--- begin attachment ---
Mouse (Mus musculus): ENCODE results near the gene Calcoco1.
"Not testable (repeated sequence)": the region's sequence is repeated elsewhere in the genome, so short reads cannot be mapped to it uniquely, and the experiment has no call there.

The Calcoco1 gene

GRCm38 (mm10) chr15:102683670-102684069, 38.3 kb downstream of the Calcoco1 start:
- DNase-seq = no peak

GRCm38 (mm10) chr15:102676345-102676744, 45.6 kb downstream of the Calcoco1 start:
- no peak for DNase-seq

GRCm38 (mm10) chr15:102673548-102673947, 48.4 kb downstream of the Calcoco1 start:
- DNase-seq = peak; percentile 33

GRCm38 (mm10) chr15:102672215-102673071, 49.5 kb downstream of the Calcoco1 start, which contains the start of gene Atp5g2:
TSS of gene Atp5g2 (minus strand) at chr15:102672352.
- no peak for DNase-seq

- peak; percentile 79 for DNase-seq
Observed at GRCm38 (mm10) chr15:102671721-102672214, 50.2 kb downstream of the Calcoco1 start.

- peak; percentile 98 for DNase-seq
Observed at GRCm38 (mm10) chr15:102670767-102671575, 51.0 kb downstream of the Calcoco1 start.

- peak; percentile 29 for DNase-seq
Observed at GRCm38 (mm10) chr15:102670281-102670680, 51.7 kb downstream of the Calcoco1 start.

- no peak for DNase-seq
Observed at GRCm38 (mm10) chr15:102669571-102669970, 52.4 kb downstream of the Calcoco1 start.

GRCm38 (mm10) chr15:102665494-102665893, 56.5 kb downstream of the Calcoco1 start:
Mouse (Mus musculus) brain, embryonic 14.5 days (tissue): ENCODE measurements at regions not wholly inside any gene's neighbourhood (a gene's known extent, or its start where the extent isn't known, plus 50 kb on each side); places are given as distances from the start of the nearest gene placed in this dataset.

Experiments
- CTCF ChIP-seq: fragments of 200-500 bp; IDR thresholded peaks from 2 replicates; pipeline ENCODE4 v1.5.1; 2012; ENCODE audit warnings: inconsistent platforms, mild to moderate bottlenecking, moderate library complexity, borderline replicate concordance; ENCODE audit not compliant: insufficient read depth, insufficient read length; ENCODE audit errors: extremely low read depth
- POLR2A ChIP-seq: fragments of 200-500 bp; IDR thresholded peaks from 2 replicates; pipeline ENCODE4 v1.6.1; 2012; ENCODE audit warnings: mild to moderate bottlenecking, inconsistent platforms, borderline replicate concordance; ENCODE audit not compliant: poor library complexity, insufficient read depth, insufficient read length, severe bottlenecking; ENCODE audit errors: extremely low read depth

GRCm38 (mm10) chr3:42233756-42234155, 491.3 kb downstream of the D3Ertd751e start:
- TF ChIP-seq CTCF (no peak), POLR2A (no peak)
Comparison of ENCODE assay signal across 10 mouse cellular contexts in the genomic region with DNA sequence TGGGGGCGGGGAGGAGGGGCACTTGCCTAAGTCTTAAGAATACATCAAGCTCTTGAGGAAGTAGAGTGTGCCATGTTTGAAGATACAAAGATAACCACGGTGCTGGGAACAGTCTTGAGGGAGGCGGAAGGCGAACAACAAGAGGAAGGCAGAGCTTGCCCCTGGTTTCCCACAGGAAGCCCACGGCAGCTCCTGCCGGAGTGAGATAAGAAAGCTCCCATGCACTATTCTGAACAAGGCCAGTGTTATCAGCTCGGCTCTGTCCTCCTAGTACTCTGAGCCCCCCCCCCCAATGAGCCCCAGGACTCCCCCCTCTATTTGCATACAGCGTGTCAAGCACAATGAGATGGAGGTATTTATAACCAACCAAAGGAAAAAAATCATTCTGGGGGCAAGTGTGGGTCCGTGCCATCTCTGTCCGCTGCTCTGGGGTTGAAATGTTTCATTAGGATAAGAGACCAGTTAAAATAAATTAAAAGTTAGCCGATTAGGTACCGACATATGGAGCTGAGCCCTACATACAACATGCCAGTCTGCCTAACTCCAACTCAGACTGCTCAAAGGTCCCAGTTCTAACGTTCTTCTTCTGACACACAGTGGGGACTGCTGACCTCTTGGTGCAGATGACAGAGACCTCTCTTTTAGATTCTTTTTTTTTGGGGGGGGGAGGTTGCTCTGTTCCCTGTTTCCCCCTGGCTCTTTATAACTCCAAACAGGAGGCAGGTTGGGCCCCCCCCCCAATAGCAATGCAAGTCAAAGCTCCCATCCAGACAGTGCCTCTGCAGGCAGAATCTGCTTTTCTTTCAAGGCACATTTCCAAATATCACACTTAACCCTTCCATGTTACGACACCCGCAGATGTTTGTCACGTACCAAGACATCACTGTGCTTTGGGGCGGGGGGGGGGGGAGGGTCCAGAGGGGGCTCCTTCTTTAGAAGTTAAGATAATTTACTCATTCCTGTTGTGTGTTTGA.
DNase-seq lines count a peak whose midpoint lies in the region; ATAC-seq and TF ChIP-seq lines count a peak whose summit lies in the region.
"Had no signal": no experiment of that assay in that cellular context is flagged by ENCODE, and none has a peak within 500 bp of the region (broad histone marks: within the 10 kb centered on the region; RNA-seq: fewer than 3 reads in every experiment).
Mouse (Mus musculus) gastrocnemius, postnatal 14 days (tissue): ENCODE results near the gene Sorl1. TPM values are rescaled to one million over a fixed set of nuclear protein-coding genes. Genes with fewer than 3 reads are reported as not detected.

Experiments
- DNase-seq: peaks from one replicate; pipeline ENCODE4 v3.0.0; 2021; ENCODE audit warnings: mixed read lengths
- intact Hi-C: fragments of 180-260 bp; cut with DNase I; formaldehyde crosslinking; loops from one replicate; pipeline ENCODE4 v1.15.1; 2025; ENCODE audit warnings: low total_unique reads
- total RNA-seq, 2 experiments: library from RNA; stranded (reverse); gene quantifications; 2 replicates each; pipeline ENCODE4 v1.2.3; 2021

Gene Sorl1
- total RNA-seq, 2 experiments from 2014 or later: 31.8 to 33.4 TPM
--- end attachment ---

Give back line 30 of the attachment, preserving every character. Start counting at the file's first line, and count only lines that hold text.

"Had no signal": no experiment of that assay in that cellular context is flagged by ENCODE, and none has a peak within 500 bp of the region (broad histone marks: within the 10 kb centered on the region; RNA-seq: fewer than 3 reads in every experiment).